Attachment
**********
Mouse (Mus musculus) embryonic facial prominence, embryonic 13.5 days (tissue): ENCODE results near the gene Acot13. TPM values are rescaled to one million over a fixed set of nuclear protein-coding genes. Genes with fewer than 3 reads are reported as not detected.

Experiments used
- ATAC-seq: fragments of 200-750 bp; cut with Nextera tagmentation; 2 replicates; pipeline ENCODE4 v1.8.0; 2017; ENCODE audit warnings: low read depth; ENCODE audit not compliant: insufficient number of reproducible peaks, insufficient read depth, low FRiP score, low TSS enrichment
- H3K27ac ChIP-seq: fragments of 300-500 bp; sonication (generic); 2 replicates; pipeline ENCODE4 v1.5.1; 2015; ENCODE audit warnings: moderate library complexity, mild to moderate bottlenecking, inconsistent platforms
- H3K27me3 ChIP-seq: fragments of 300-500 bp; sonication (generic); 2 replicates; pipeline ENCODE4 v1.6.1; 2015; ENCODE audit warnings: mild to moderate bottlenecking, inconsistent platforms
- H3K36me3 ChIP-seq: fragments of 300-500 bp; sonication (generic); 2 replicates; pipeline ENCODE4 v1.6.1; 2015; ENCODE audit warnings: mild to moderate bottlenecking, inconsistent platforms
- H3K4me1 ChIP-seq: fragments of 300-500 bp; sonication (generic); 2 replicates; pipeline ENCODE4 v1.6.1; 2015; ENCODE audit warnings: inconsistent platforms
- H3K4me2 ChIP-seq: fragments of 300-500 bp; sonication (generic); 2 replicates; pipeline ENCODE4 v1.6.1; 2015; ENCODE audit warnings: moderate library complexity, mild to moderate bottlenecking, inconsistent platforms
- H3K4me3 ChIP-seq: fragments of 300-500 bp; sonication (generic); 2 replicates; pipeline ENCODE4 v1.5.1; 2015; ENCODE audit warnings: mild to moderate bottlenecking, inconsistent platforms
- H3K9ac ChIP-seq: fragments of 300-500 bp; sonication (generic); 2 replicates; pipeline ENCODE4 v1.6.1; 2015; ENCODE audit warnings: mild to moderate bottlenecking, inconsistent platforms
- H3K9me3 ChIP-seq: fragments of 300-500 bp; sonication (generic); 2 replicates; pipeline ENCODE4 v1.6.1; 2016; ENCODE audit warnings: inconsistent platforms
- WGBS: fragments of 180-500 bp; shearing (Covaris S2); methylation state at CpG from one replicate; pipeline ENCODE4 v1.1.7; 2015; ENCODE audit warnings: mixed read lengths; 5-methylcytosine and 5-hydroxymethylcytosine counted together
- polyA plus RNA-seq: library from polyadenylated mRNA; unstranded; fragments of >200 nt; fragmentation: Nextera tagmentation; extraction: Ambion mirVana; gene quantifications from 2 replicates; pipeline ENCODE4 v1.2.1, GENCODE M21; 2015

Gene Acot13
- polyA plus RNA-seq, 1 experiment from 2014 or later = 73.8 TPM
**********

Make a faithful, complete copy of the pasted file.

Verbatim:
Mouse (Mus musculus) embryonic facial prominence, embryonic 13.5 days (tissue): ENCODE results near the gene Acot13. TPM values are rescaled to one million over a fixed set of nuclear protein-coding genes. Genes with fewer than 3 reads are reported as not detected.

Experiments used
- ATAC-seq: fragments of 200-750 bp; cut with Nextera tagmentation; 2 replicates; pipeline ENCODE4 v1.8.0; 2017; ENCODE audit warnings: low read depth; ENCODE audit not compliant: insufficient number of reproducible peaks, insufficient read depth, low FRiP score, low TSS enrichment
- H3K27ac ChIP-seq: fragments of 300-500 bp; sonication (generic); 2 replicates; pipeline ENCODE4 v1.5.1; 2015; ENCODE audit warnings: moderate library complexity, mild to moderate bottlenecking, inconsistent platforms
- H3K27me3 ChIP-seq: fragments of 300-500 bp; sonication (generic); 2 replicates; pipeline ENCODE4 v1.6.1; 2015; ENCODE audit warnings: mild to moderate bottlenecking, inconsistent platforms
- H3K36me3 ChIP-seq: fragments of 300-500 bp; sonication (generic); 2 replicates; pipeline ENCODE4 v1.6.1; 2015; ENCODE audit warnings: mild to moderate bottlenecking, inconsistent platforms
- H3K4me1 ChIP-seq: fragments of 300-500 bp; sonication (generic); 2 replicates; pipeline ENCODE4 v1.6.1; 2015; ENCODE audit warnings: inconsistent platforms
- H3K4me2 ChIP-seq: fragments of 300-500 bp; sonication (generic); 2 replicates; pipeline ENCODE4 v1.6.1; 2015; ENCODE audit warnings: moderate library complexity, mild to moderate bottlenecking, inconsistent platforms
- H3K4me3 ChIP-seq: fragments of 300-500 bp; sonication (generic); 2 replicates; pipeline ENCODE4 v1.5.1; 2015; ENCODE audit warnings: mild to moderate bottlenecking, inconsistent platforms
- H3K9ac ChIP-seq: fragments of 300-500 bp; sonication (generic); 2 replicates; pipeline ENCODE4 v1.6.1; 2015; ENCODE audit warnings: mild to moderate bottlenecking, inconsistent platforms
- H3K9me3 ChIP-seq: fragments of 300-500 bp; sonication (generic); 2 replicates; pipeline ENCODE4 v1.6.1; 2016; ENCODE audit warnings: inconsistent platforms
- WGBS: fragments of 180-500 bp; shearing (Covaris S2); methylation state at CpG from one replicate; pipeline ENCODE4 v1.1.7; 2015; ENCODE audit warnings: mixed read lengths; 5-methylcytosine and 5-hydroxymethylcytosine counted together
- polyA plus RNA-seq: library from polyadenylated mRNA; unstranded; fragments of >200 nt; fragmentation: Nextera tagmentation; extraction: Ambion mirVana; gene quantifications from 2 replicates; pipeline ENCODE4 v1.2.1, GENCODE M21; 2015

Gene Acot13
- polyA plus RNA-seq, 1 experiment from 2014 or later = 73.8 TPM